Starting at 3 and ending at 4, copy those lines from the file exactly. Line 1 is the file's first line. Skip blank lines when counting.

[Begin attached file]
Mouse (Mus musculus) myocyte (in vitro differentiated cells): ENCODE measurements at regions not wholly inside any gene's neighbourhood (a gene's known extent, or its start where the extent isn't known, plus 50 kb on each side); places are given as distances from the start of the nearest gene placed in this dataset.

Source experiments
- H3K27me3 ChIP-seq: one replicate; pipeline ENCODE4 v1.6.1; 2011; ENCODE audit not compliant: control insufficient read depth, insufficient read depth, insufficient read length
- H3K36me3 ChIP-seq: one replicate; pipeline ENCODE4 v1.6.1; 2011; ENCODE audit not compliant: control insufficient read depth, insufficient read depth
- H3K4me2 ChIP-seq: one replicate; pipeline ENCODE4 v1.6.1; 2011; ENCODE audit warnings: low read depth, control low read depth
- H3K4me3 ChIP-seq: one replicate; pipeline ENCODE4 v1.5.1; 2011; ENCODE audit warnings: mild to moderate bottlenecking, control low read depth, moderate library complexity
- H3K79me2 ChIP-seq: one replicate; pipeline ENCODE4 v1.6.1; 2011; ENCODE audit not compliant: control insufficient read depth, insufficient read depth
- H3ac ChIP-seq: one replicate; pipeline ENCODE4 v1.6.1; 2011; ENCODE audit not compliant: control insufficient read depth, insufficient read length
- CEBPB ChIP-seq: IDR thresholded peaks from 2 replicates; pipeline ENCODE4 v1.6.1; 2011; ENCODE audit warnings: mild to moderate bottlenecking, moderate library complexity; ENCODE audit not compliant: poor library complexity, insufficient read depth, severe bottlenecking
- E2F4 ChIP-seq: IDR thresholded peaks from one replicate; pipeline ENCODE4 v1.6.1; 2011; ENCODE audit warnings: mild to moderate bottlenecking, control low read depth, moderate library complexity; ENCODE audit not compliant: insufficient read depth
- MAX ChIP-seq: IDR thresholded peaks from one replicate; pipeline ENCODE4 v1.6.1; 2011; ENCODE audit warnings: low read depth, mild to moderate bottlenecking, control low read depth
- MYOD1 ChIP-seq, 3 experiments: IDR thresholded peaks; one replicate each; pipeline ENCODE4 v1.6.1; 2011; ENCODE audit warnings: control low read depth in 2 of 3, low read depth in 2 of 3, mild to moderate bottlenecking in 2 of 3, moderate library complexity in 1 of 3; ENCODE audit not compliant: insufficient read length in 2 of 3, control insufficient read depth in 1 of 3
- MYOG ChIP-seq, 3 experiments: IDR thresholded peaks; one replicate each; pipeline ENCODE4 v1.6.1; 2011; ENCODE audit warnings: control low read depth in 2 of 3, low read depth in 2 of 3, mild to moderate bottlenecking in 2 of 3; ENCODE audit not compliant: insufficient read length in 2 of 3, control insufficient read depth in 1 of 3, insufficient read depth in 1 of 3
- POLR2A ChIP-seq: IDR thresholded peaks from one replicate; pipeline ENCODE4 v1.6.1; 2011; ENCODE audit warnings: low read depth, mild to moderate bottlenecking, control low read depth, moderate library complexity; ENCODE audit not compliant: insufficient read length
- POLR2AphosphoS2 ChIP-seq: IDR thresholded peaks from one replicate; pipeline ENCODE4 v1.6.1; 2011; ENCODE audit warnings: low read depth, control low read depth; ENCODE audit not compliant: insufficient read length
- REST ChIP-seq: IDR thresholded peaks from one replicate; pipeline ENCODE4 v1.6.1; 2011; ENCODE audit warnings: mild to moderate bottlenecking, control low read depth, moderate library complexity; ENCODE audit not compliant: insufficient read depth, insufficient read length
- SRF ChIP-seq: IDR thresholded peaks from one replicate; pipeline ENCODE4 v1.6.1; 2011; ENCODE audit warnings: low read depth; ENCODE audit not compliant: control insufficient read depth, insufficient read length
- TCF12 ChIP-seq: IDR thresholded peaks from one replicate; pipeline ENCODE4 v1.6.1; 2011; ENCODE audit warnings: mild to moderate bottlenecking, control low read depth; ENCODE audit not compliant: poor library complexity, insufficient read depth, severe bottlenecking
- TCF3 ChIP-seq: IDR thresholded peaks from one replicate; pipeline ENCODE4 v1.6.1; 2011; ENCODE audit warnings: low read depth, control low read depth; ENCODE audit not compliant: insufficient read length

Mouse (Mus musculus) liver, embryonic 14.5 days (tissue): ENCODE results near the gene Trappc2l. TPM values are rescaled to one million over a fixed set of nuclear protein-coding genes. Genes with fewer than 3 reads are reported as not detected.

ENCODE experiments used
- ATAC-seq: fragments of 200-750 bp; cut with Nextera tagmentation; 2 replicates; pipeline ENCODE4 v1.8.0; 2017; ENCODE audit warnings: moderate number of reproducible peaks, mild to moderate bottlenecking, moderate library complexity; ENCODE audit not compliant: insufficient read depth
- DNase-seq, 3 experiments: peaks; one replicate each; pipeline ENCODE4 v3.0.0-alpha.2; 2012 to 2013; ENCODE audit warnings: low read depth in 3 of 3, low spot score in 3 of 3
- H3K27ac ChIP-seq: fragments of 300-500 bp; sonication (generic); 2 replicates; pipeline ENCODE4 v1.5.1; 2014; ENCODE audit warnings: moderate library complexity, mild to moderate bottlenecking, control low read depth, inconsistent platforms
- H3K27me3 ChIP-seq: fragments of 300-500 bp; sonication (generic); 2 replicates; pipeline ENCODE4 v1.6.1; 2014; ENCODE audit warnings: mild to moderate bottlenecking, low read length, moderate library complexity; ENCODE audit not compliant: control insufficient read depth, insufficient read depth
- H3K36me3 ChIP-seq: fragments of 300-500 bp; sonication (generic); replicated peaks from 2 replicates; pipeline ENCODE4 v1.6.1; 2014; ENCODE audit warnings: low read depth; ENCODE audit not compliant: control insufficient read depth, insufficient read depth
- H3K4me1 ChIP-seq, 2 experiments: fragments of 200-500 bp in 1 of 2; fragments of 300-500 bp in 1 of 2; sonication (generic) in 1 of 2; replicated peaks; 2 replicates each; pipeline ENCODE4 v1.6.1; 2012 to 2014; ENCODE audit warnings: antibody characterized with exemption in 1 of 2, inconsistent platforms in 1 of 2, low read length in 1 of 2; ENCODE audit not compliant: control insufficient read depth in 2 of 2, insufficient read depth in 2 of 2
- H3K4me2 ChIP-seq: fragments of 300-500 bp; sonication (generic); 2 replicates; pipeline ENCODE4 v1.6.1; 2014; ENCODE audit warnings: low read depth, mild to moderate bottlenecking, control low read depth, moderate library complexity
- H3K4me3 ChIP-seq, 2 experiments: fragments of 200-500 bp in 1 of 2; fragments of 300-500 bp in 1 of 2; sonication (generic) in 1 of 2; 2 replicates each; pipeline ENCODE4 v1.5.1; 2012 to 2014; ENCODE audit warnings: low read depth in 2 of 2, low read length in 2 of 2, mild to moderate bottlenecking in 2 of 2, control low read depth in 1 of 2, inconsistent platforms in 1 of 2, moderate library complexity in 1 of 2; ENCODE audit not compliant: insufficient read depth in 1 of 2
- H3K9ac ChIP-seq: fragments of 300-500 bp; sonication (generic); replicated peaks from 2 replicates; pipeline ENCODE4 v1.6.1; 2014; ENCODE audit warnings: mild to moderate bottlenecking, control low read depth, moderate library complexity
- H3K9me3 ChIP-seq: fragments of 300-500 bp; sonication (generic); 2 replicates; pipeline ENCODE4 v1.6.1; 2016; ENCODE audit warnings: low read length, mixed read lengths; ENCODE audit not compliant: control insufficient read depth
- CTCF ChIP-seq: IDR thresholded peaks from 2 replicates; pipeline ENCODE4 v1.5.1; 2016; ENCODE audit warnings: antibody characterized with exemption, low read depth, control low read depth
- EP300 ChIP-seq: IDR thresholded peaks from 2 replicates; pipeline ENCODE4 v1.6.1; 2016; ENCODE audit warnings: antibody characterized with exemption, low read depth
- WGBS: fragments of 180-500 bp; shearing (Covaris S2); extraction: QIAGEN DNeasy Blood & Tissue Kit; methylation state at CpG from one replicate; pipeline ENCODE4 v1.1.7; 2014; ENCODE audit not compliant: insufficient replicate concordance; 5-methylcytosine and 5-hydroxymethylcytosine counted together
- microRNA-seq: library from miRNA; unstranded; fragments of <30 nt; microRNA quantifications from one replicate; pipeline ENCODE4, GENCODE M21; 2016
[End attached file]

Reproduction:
- H3K27me3 ChIP-seq: one replicate; pipeline ENCODE4 v1.6.1; 2011; ENCODE audit not compliant: control insufficient read depth, insufficient read depth, insufficient read length
- H3K36me3 ChIP-seq: one replicate; pipeline ENCODE4 v1.6.1; 2011; ENCODE audit not compliant: control insufficient read depth, insufficient read depth